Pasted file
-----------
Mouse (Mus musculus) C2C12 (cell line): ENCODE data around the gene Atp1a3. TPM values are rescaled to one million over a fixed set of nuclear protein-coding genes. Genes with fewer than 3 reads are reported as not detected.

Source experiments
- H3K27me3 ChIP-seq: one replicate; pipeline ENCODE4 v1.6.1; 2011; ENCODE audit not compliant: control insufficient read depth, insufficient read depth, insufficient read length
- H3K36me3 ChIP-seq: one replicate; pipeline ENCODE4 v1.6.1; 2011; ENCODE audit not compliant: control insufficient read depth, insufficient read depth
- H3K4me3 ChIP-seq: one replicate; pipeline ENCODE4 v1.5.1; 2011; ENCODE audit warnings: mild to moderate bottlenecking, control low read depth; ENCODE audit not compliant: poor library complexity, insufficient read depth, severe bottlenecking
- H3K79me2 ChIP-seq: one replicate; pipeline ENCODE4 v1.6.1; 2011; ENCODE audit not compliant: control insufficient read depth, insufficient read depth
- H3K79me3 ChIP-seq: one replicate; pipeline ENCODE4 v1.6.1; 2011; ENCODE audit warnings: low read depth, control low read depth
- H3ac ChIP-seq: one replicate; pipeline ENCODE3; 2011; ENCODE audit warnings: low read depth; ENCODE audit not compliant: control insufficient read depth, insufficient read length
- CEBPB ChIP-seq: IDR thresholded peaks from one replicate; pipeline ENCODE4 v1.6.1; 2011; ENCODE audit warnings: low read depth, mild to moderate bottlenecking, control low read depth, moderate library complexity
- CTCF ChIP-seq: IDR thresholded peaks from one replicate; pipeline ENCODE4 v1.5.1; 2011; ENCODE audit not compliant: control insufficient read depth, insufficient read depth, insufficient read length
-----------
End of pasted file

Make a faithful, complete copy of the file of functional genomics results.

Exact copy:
Mouse (Mus musculus) C2C12 (cell line): ENCODE data around the gene Atp1a3. TPM values are rescaled to one million over a fixed set of nuclear protein-coding genes. Genes with fewer than 3 reads are reported as not detected.

Source experiments
- H3K27me3 ChIP-seq: one replicate; pipeline ENCODE4 v1.6.1; 2011; ENCODE audit not compliant: control insufficient read depth, insufficient read depth, insufficient read length
- H3K36me3 ChIP-seq: one replicate; pipeline ENCODE4 v1.6.1; 2011; ENCODE audit not compliant: control insufficient read depth, insufficient read depth
- H3K4me3 ChIP-seq: one replicate; pipeline ENCODE4 v1.5.1; 2011; ENCODE audit warnings: mild to moderate bottlenecking, control low read depth; ENCODE audit not compliant: poor library complexity, insufficient read depth, severe bottlenecking
- H3K79me2 ChIP-seq: one replicate; pipeline ENCODE4 v1.6.1; 2011; ENCODE audit not compliant: control insufficient read depth, insufficient read depth
- H3K79me3 ChIP-seq: one replicate; pipeline ENCODE4 v1.6.1; 2011; ENCODE audit warnings: low read depth, control low read depth
- H3ac ChIP-seq: one replicate; pipeline ENCODE3; 2011; ENCODE audit warnings: low read depth; ENCODE audit not compliant: control insufficient read depth, insufficient read length
- CEBPB ChIP-seq: IDR thresholded peaks from one replicate; pipeline ENCODE4 v1.6.1; 2011; ENCODE audit warnings: low read depth, mild to moderate bottlenecking, control low read depth, moderate library complexity
- CTCF ChIP-seq: IDR thresholded peaks from one replicate; pipeline ENCODE4 v1.5.1; 2011; ENCODE audit not compliant: control insufficient read depth, insufficient read depth, insufficient read length